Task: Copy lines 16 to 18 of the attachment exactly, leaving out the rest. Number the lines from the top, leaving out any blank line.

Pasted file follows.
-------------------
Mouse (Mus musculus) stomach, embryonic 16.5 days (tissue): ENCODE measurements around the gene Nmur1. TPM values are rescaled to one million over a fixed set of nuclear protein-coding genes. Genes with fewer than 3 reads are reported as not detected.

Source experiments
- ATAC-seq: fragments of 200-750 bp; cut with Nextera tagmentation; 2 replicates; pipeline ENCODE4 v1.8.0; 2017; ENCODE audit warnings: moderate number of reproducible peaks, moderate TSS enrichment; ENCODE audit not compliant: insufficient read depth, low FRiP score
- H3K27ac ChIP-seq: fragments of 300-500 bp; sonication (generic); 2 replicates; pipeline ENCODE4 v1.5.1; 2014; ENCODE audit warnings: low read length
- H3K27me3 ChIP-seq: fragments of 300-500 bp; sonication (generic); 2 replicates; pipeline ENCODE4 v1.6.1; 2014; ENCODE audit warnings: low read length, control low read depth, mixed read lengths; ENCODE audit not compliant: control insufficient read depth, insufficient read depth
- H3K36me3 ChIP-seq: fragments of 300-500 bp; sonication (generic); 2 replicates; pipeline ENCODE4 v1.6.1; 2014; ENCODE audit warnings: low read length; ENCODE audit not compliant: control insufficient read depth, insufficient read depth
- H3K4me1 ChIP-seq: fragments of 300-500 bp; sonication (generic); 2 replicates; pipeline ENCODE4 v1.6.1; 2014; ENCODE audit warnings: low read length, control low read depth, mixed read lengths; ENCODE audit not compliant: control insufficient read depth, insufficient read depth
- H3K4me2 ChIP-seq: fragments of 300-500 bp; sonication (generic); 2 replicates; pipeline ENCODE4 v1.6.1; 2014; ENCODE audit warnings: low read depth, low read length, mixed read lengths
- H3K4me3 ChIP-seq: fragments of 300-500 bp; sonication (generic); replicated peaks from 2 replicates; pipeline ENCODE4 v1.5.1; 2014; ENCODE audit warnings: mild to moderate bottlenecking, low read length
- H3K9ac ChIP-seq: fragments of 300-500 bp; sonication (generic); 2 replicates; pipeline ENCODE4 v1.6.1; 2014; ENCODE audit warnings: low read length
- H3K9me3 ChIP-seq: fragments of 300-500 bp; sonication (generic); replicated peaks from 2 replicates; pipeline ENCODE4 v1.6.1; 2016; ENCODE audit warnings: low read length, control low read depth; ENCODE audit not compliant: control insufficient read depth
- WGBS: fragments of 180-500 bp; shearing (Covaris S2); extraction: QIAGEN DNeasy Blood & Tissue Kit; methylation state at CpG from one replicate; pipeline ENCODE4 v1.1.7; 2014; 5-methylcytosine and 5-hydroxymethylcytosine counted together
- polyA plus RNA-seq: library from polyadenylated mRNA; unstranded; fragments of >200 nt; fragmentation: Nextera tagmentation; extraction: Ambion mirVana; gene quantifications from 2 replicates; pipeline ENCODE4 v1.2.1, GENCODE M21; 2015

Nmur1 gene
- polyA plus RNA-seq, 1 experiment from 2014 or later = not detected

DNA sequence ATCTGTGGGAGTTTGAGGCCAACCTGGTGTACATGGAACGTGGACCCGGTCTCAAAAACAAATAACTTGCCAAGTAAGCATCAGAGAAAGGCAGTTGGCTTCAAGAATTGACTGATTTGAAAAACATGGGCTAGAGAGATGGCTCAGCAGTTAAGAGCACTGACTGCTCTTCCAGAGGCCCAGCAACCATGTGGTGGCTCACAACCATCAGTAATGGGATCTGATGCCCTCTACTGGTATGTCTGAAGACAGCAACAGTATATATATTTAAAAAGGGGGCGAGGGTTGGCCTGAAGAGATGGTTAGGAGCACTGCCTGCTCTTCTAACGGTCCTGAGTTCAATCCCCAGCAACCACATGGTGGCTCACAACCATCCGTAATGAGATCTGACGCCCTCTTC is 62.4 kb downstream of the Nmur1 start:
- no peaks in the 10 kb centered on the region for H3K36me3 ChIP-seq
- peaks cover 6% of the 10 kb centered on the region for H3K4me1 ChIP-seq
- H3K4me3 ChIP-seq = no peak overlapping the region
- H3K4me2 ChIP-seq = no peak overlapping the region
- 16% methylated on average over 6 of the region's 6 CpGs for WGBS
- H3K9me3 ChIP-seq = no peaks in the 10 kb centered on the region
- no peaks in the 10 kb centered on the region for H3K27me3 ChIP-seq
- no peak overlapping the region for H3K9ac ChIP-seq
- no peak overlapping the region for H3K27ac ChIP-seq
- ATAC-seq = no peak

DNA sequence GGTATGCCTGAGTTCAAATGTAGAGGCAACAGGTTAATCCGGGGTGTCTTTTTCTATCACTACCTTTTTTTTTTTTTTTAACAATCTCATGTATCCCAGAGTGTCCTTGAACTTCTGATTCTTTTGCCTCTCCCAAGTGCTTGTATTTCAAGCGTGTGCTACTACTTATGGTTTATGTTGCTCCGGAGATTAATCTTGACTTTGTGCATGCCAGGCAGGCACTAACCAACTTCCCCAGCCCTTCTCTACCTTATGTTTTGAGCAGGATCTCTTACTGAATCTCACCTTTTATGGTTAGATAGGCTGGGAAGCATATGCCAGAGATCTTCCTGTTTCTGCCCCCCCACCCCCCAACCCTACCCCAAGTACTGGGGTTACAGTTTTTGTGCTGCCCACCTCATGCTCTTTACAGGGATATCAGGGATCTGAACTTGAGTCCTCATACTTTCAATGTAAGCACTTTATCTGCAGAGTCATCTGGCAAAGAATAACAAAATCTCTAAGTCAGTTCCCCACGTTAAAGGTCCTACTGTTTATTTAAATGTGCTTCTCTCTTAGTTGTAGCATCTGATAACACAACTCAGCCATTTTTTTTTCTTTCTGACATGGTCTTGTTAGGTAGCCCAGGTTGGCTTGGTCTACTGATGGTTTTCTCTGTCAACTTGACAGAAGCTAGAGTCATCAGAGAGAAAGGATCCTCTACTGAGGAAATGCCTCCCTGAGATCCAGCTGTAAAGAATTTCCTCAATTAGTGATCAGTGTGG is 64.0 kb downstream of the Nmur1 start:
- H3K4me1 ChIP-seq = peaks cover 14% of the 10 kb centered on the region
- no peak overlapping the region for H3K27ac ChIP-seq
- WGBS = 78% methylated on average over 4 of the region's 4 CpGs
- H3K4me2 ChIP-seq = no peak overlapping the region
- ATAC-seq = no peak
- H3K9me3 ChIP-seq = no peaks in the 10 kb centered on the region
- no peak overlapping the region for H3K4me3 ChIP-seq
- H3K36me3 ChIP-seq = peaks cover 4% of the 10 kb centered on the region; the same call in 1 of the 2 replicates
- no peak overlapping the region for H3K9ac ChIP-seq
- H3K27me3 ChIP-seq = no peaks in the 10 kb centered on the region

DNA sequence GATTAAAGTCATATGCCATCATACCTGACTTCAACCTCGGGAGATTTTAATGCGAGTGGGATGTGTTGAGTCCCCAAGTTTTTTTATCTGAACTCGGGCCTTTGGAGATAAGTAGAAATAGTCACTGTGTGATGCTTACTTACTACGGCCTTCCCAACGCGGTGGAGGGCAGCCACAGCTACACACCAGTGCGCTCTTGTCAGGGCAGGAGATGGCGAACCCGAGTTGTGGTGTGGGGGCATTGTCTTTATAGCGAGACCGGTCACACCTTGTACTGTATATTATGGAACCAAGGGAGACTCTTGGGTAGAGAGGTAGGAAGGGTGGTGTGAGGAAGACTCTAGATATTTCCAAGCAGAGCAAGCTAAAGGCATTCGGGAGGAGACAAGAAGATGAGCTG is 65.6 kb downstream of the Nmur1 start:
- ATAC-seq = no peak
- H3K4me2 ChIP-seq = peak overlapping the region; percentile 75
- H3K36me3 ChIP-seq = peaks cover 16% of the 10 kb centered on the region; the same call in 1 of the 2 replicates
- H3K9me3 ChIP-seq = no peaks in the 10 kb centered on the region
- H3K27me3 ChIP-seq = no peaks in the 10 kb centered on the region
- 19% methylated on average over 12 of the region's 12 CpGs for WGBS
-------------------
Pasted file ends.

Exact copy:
DNA sequence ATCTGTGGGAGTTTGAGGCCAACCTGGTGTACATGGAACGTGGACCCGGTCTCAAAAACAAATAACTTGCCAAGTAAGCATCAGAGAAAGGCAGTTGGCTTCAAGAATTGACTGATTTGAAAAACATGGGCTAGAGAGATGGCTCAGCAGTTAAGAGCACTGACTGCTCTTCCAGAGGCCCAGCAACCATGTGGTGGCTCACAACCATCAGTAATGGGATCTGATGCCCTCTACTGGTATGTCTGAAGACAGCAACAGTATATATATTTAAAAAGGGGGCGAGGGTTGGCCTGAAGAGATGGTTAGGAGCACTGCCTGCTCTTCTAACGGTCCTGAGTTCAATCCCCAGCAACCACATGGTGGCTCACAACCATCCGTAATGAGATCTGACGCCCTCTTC is 62.4 kb downstream of the Nmur1 start:
- no peaks in the 10 kb centered on the region for H3K36me3 ChIP-seq
- peaks cover 6% of the 10 kb centered on the region for H3K4me1 ChIP-seq